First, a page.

If it's QE2 and through, will the Federal Reserve soon start letting the air out of its balance sheet balloon as well?

The Fed's improved view of the U.S. recovery and heightened vigilance on inflation suggest it will wrap up its monetary easing once it completes its $600 billion bond buying program -- dubbed QE2 because it is the second round of quantitative easing -- at mid-year.

The next important decision for the U.S. central bank is whether to hold the size of its $2.5 trillion balance sheet steady by reinvesting securities as they mature or are paid off, or do nothing, allowing the balance sheet to shrink of its own accord.

That decision -- effectively whether to adopt a neutral policy stance or begin the process of tightening, even if only passively, right away -- will offer a critical signal to markets of how quickly policymakers will shift to a more active effort to remove support for the economy.

Most observers expect the Fed to pull back on its easing first by draining reserves from the financial system through reverse repurchase agreements or short-term deposit arrangements, and then by raising benchmark interest rates.

Markets anticipate rate increases in the second half of next year, and analysts say assets sales would follow.

Right now, economists expect the Fed to make an effort to prevent its balance sheet from shrinking at least until year end.

Whether to hold it steady or allow tightening right away will communicate how concerned the Fed might be on inflation risks.

The Fed rarely if ever moves from easing to tightening. Usually there is a transition period, said Barclays Capital economist Michael Gapen. If you're already moving to a position where you're passively tightening, then you must be thinking that there's some need to increase the funds rate sooner than you had previously thought.

Gapen expects the Fed to hold the size of the balance sheet steady through the end of this year, and in early 2012 to allow it to decline over three to six months. The Fed would also begin to drain reserves from the financial system through reverse repurchase agreements and other tools.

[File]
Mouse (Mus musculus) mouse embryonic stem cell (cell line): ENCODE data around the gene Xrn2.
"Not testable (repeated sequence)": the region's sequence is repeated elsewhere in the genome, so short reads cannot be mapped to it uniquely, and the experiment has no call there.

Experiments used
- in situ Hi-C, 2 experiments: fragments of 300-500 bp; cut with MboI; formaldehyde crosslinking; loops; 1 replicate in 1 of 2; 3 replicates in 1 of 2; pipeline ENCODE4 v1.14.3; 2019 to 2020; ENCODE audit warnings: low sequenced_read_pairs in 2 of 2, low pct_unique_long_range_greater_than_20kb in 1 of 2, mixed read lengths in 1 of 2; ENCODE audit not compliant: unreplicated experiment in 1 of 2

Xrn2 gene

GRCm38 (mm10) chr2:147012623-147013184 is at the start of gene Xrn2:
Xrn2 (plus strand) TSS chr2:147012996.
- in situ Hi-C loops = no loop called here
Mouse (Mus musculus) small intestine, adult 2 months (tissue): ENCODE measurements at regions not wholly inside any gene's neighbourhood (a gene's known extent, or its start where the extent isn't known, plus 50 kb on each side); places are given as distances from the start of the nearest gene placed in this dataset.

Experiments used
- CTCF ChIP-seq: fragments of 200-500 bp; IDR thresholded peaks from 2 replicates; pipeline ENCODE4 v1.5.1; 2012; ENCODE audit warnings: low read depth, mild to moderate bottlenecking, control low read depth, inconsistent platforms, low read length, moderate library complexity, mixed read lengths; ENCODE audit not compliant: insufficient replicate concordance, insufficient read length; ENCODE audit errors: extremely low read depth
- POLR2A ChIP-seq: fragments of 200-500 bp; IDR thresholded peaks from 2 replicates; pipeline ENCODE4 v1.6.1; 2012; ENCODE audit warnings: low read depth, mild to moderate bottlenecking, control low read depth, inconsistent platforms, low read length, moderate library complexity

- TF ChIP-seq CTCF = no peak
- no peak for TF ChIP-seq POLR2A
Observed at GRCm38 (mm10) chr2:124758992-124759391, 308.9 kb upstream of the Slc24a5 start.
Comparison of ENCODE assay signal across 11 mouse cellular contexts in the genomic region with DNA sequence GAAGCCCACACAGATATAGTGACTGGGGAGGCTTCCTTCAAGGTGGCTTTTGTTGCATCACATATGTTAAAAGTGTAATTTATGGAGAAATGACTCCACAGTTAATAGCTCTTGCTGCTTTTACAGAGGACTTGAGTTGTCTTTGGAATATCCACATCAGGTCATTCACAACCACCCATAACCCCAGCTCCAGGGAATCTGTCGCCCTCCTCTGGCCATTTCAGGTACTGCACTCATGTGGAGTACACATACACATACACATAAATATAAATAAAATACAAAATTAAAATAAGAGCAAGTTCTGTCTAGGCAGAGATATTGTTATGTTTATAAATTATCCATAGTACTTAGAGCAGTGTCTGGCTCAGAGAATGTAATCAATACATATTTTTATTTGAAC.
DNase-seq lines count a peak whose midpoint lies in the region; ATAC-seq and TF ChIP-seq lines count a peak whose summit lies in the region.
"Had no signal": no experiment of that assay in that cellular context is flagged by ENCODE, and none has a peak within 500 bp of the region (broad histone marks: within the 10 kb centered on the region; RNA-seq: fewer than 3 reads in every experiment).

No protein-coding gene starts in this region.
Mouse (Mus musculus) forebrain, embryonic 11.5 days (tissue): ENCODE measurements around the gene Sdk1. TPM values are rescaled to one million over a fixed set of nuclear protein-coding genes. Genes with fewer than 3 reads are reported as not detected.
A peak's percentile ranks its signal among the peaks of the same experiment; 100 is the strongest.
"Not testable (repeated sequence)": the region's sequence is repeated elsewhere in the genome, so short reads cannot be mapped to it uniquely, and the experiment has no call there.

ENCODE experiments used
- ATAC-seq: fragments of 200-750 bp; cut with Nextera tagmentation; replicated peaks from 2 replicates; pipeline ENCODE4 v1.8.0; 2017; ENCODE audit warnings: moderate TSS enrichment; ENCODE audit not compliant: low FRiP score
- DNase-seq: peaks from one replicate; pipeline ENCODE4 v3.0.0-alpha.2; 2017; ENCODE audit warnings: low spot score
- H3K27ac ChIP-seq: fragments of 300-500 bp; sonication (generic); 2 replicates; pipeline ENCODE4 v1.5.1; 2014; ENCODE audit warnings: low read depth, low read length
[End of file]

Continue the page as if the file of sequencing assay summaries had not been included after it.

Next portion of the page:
Under that scenario, the Fed would raise short-term interest rates in the fall of next year.

Stronger data, better job growth accelerates that time table; a dampening of the growth profile pushes that time-line out, he said.


The Fed went through a balance sheet maintenance process before, in the opposite direction, as it prepared another round of easing to support a flagging recovery in the middle of last year.

Normally, the Fed controls the pace of economic growth through short-term interest rates, which it lowers when it wants to accelerate and raises when it wants to slow down.

But as the financial crisis and recession unfolded, the Fed chopped benchmark borrowing costs to near zero in December 2008. With short-term rates as low as they could go, the central bank started buying longer-term, highly liquid assets -- mortgage-related debt and Treasuries -- in a continued effort inject liquidity to boost growth.

Most economists believe that tactic was successful. However, it swelled the Fed's balance sheet from around $900 million before the crisis to around $2 trillion.

After the Fed's first round of large-scale asset buying ended in March 2010, policymakers let the balance sheet shrink. That reflected the view that the recovery was picking up, as well as a desire to reverse the central bank's massive participation in housing markets through its purchase of mortgage-backed securities and housing finance agency debt.

But faced with a rapid decline in the size of the balance sheet, driven by a mortgage refinancing boom, the Fed reversed course in August, announcing it would reinvest the proceeds of maturing mortgage-related debt into Treasuries.

Letting the balance sheet get smaller of its own accord as early as July would signal that the Fed has moved immediately to tightening mode. Financial markets would likely pull forward expectations of rate hikes and perhaps even of outright asset sales.

Investors who had moved to riskier assets as the Fed bought longer-term highly liquid securities such as Treasuries and housing-related debt would move back to those securities, raising borrowing costs for corporate bonds and other types of securities.

If the forecasts prove correct -- ongoing strength and momentum going through (the second quarter of 2011) -- then the prevailing view may be to let more of this run off, said Eric Green, an economist with TD Securities.

He believes the Fed could adopt a back-door implicit tightening by reinvesting proceeds only from its mortgage-related debt while allowing maturing Treasury securities from its balance sheet to roll off. An added advantage of this strategy would be to pare housing-related debt.

They have too much MBS. They'll be dealing with that for years to come, said Green.

Analysts estimate the balance sheet would decline by $12 billion to $15 billion a month if the Fed did not reinvest proceeds from mortgage-backed securities that mature or are prepaid.

Barclays' Gapen estimates unchecked portfolio run-off in 2012 would total around $317 billion, including about $151 billion from Treasury securities, $131 billion from MBS and $28 billion from mortgage agency debt.

Analysts estimate a reduction in the Fed's portfolio of $300 billion is equivalent to somewhere close to a half percentage point of short-term interest rate increases.

(Reporting by Mark Felsenthal; Editing by Dan Grebler)